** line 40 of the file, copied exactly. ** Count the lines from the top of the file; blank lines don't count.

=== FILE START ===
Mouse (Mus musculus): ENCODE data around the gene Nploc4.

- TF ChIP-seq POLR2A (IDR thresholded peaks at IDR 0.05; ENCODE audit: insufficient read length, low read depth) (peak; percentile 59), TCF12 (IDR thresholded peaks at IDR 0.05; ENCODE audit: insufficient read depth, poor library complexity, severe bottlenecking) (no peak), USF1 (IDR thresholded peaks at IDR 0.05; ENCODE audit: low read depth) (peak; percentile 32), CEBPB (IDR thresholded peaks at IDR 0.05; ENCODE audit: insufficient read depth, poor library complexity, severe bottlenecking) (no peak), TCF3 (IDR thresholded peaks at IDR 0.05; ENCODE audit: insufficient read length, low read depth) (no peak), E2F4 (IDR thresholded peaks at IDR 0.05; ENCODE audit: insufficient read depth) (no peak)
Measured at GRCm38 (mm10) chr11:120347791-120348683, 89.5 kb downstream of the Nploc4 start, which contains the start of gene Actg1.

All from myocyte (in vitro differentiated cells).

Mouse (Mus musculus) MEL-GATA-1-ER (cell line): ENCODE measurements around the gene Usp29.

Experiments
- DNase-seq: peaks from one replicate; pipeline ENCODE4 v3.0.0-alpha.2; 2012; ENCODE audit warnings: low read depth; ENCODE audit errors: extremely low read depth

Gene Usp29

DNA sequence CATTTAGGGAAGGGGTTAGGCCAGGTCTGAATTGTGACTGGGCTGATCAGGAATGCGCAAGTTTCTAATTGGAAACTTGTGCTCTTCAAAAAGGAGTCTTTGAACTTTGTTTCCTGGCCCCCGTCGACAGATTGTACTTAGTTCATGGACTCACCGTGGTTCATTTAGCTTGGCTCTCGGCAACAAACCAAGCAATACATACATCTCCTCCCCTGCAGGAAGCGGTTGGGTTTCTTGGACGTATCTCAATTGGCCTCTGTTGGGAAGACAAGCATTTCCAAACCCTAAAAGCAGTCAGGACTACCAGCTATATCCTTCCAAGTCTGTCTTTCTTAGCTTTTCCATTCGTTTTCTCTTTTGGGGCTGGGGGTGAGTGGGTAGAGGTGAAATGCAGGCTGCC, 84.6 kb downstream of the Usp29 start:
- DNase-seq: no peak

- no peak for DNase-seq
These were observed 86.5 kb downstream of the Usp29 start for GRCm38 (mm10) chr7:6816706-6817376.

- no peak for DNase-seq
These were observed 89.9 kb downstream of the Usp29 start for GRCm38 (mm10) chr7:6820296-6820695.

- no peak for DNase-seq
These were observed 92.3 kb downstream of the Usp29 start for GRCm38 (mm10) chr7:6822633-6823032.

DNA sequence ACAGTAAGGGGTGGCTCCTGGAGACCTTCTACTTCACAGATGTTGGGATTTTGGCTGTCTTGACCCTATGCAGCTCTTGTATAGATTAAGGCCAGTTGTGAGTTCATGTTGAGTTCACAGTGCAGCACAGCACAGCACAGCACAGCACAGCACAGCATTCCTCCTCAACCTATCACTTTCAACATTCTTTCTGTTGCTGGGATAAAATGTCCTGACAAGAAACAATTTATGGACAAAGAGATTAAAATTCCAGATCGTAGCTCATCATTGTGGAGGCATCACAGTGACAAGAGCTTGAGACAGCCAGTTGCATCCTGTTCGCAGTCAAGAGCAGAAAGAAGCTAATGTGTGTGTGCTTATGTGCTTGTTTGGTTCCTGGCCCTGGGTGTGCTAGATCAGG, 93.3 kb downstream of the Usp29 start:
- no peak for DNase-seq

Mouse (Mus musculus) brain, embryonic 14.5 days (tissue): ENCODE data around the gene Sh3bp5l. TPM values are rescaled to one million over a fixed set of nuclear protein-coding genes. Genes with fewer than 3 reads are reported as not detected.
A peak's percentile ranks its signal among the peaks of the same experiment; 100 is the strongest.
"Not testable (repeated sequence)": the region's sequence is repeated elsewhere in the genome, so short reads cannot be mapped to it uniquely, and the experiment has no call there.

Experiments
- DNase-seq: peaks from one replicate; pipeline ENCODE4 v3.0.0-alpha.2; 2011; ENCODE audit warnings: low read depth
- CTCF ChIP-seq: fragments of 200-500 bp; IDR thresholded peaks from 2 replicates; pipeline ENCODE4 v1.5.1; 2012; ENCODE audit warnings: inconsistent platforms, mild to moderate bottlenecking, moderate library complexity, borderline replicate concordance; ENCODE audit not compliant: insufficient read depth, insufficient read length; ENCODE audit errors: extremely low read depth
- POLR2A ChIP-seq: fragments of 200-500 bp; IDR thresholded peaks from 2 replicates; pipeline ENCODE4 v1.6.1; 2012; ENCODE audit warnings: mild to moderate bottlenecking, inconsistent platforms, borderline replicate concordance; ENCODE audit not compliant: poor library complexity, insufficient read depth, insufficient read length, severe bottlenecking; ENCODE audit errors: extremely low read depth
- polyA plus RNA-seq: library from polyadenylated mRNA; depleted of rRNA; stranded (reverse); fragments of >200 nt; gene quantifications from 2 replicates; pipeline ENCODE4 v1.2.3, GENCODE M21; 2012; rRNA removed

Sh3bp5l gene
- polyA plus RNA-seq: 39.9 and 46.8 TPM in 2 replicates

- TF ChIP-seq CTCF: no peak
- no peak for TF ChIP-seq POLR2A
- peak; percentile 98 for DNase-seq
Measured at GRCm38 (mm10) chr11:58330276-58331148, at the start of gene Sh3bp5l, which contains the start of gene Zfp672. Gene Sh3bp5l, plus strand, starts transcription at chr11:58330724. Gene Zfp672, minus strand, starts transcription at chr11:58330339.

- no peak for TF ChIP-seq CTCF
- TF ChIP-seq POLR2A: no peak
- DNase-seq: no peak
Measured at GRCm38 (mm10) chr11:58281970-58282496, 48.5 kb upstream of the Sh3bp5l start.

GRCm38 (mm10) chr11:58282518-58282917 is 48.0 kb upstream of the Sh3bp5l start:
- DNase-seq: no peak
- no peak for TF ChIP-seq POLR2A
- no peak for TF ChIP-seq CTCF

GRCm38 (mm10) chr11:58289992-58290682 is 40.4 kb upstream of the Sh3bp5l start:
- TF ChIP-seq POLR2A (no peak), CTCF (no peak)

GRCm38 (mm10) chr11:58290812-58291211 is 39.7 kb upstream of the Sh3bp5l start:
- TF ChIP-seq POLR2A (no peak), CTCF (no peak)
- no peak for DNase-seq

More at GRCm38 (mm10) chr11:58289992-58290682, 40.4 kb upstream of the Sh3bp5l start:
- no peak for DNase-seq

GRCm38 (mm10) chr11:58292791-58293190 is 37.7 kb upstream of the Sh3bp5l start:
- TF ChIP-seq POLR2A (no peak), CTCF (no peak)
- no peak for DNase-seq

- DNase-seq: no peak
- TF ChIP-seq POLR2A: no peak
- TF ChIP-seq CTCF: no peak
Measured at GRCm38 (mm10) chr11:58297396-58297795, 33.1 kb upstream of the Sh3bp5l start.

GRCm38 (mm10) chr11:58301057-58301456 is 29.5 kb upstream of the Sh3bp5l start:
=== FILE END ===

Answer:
- no peak for TF ChIP-seq CTCF